Sitting under a tree to protect herself from the afternoon sun, Valerie Huffman said the picture-perfect day was all her doing.
"I ordered it," she told Dee Myers of the National Multiple Sclerosis Society's Maryland chapter. The society's walk-a-thon, held in Towson in 80-degree temperatures yesterday, attracted about 1,700 people.
Having obtained pledges payable according to how much of the 9.2-mile course they completed, the walkers helped raise money for multiple sclerosis programs and research.
The third annual Super Cities Walk was also being held in four other Maryland locations yesterday, and in a total of 250 cities in 48 states across the country over the weekend.
Myers, the Maryland chapter's public relations director, estimated that 3,000 to 4,000 people participated statewide.
Organizers in Maryland hoped to bring in a total of $220,000 from the walks in Towson, Annapolis, Columbia, Frederick and Salisbury, Myers said. Last year, about $179,000 was collected in Maryland; more than $16 million across the country.
Sixty percent of the money is kept within the state for programs and services, Myers said. The rest goes toward research of the disease.
The exact amount raised this year won't be known until after May 6, the last day for walkers to turn in their pledge money, Myers said.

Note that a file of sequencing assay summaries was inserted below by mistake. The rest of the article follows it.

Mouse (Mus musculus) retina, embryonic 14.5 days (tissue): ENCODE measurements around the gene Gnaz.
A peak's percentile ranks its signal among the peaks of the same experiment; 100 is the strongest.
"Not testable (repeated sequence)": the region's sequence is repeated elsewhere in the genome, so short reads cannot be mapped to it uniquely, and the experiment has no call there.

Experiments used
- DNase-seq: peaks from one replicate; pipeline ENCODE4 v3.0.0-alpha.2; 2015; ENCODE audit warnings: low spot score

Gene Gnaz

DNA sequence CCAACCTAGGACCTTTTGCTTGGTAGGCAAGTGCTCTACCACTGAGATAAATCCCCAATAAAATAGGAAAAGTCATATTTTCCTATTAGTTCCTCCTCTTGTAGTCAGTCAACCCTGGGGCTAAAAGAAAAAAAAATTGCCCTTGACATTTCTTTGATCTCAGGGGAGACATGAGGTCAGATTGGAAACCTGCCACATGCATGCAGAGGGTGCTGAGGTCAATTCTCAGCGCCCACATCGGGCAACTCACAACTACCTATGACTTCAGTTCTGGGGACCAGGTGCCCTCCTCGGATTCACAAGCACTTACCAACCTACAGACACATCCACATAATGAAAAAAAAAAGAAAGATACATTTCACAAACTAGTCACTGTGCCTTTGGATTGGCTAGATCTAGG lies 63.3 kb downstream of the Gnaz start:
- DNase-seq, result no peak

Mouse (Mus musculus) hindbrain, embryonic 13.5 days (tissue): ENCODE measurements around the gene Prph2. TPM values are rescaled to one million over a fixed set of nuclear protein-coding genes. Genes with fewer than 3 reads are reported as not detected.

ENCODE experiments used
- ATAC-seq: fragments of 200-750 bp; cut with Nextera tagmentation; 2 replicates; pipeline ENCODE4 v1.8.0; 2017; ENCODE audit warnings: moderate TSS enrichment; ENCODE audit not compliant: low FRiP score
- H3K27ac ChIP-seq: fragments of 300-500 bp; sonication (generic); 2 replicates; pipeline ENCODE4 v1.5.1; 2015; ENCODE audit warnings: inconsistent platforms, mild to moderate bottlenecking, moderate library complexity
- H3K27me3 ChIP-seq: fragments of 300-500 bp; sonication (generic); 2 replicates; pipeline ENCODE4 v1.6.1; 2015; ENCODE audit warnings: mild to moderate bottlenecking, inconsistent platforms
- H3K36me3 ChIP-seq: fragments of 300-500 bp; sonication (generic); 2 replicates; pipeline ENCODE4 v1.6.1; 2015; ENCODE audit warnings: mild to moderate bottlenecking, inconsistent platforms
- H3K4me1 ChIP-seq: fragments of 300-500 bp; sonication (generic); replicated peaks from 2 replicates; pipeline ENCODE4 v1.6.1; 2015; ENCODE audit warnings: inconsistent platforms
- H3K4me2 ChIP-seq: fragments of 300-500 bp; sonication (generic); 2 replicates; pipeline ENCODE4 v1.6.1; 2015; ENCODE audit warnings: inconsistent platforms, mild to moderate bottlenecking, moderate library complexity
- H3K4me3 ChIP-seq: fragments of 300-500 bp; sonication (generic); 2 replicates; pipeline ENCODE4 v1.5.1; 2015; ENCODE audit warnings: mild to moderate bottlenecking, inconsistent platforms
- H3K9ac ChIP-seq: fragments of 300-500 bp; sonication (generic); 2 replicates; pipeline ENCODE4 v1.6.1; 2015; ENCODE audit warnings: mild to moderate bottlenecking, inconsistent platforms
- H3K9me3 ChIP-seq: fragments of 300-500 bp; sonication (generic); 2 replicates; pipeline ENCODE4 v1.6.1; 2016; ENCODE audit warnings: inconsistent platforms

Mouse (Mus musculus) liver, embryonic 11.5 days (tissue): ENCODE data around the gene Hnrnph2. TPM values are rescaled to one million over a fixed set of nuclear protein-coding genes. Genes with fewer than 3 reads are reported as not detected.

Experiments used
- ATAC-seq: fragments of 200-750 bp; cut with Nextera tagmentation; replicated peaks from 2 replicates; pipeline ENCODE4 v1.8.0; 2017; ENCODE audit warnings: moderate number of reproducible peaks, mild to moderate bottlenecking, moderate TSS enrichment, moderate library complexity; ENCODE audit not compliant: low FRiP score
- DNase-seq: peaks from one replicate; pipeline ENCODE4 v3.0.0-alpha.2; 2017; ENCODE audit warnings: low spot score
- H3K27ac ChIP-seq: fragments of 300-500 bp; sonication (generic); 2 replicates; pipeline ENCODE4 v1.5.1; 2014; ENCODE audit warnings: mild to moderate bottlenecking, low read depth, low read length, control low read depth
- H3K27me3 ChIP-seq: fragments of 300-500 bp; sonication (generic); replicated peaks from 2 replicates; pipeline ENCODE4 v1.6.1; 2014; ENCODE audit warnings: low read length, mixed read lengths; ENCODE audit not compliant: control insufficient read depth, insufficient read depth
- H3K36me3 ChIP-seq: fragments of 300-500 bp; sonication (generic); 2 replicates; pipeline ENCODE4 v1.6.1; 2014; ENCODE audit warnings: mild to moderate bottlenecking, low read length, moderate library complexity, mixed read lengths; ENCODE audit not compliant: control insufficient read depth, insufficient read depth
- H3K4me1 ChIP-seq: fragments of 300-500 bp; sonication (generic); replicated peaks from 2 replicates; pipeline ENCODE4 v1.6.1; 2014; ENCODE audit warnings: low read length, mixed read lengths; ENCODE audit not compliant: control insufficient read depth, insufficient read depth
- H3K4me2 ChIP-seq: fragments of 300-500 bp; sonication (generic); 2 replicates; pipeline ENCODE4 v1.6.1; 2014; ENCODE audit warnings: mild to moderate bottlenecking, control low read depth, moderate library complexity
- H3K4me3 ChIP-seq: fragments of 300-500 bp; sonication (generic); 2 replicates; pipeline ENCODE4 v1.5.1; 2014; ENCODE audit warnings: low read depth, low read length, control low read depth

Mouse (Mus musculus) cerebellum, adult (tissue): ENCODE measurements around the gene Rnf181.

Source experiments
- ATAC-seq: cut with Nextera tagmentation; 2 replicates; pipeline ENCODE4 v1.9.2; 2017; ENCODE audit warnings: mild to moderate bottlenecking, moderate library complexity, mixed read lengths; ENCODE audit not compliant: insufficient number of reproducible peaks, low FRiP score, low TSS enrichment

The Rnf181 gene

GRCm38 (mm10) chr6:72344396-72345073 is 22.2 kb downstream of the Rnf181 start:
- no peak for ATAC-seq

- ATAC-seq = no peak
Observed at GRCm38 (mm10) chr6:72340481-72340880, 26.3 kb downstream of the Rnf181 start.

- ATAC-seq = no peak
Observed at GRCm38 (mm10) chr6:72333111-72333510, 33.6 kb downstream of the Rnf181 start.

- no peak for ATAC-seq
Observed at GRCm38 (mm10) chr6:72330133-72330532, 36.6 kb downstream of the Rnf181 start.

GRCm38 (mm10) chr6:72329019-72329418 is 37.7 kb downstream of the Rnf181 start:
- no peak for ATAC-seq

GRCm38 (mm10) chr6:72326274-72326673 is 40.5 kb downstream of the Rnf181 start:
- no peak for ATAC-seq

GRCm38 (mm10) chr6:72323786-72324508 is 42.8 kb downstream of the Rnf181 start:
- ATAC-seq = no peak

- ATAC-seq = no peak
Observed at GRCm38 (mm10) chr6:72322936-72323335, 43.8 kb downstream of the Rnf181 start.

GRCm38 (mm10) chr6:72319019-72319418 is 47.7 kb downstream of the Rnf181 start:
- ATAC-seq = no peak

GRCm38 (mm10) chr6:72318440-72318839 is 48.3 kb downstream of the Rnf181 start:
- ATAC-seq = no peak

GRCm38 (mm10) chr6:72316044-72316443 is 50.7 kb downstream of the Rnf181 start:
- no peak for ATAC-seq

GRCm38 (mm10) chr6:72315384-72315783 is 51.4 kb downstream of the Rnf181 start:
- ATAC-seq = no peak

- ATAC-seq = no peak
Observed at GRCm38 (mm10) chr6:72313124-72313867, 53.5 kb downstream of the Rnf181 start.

Valerie Huffman, 31, is one of 2,700 people in Maryland and 250,000 nationwide who have multiple sclerosis, which attacks the central nervous system.
Huffman, who uses a wheelchair, did not participate in the walk itself. But a van transported her to the event from her residence at an Essex nursing home, where she found 14 people willing to pledge money for her attendance at the event. Signs saying "Sponsor Me" were attached to her wheelchair.
Many walkers said they have a friend or relative with multiple sclerosis.
"I'm walking because my grandmother has MS, so I'm walking for her," said Robert Good of Baltimore.
The Baltimore Chess Team brought 53 walkers because one of its members died two years ago of another disease called amyotrophic lateral sclerosis.
"It's the closest charity . . . that we have been able to support because there's not an ALS Society," said Nancy Frenkil, who was with the team.
"We're walking for a good friend of ours," said Victor Frenkil Jr., the team's captain, adding that the team raised $3,000 in pledge money last year.